The Eiland theory: Will voters who have been rebuilding since Hurricane Ike ravaged the coast turn out an incumbent for a Republican in the insurance business whose company has canceled 11,000 policies in the area? Will they continue to support a lawmaker who helped secure funding and help for the area as it rebuilt from major storms, who sues insurance companies on behalf of businesses, governments and others who can't get what they're due without going to court?
It's a little bit ugly. An early ad from Faircloth attacked Eiland as someone who got wealthy “as a trial lawyer suing Texas businesses." and for living in a city well outside the district.
The insurance lawsuits prompted him to get into the race, Faircloth says. “He has literally siphoned TWIA dry,” he says of Eiland. Would that have been possible if TWIA was doing what it was supposed to do? “If there are still people out there who have not been paid, then shame on us. They ought to have been paid.”
Both candidates think insurance companies, many of which have been pulling back, should keep writing policies on the Gulf Coast, and both are involved, directly or indirectly, in that business. Eiland has been suing TWIA and various insurance companies over hurricane settlements. Faircloth says 7 percent of his insurance agency’s gross receipts come from TWIA policies, though he says it costs more to service those than they bring in.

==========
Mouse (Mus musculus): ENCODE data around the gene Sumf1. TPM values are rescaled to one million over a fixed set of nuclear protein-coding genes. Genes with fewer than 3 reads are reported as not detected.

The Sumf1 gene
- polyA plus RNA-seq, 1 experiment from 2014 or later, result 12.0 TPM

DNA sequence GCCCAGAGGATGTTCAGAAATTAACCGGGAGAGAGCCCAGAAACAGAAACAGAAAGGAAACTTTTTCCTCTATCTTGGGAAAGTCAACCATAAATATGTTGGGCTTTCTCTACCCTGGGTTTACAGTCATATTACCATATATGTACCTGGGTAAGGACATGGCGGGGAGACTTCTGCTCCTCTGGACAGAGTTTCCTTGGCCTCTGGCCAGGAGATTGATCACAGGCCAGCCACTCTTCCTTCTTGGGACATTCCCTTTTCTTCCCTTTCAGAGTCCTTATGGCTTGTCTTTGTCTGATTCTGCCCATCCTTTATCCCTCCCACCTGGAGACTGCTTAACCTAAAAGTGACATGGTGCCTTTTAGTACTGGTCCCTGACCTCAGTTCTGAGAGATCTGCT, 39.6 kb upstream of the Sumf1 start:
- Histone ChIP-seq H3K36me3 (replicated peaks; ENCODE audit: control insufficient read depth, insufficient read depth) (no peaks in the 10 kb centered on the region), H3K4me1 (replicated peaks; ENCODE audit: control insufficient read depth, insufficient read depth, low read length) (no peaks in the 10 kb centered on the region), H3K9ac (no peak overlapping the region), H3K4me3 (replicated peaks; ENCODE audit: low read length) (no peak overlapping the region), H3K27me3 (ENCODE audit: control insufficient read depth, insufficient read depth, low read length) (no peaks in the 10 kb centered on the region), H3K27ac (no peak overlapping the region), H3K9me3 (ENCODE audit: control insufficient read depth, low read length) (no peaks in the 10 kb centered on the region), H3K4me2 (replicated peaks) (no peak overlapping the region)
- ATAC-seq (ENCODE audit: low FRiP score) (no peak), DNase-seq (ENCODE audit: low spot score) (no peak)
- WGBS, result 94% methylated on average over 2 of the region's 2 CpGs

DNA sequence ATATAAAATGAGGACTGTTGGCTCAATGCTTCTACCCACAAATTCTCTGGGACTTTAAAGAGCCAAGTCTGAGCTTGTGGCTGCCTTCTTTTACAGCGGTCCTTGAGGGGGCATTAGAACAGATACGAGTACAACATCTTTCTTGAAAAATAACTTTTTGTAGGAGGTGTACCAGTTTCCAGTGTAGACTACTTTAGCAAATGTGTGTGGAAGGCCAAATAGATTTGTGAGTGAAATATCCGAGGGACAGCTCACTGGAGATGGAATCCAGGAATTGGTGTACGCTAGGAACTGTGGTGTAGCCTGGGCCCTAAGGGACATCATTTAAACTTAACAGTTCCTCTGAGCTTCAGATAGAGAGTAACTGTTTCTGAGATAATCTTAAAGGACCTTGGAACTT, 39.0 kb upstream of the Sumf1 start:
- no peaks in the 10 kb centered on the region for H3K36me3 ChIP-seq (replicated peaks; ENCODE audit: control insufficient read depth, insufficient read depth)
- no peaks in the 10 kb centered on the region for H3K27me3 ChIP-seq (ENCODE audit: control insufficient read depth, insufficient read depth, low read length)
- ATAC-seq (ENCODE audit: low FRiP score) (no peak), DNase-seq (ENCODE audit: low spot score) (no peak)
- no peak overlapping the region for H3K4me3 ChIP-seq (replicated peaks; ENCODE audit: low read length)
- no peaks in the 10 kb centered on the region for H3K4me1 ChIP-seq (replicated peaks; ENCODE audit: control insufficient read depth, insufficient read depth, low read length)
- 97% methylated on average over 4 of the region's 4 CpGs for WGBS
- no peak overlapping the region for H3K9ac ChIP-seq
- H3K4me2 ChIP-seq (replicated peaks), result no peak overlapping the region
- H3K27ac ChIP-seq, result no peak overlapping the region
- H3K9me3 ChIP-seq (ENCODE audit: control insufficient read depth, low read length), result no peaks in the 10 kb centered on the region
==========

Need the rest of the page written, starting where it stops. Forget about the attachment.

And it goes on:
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Eiland says the lawsuits he has brought were the only way to get the insurance companies to cough up the money they were obligated to pay. And he’s got several government entities on his client list, saying he won $4.9 million for Galveston County, $6.5 million for the Barbers Hill ISD in Chambers County, and represented three past chairmen of the Galveston Chamber of Commerce in their storm claims. “Those are not the kinds of people generally looking for trial lawyers to sue insurance companies,” he says, defending the lawsuits as actions he’s taken on behalf of people who are also his constituents.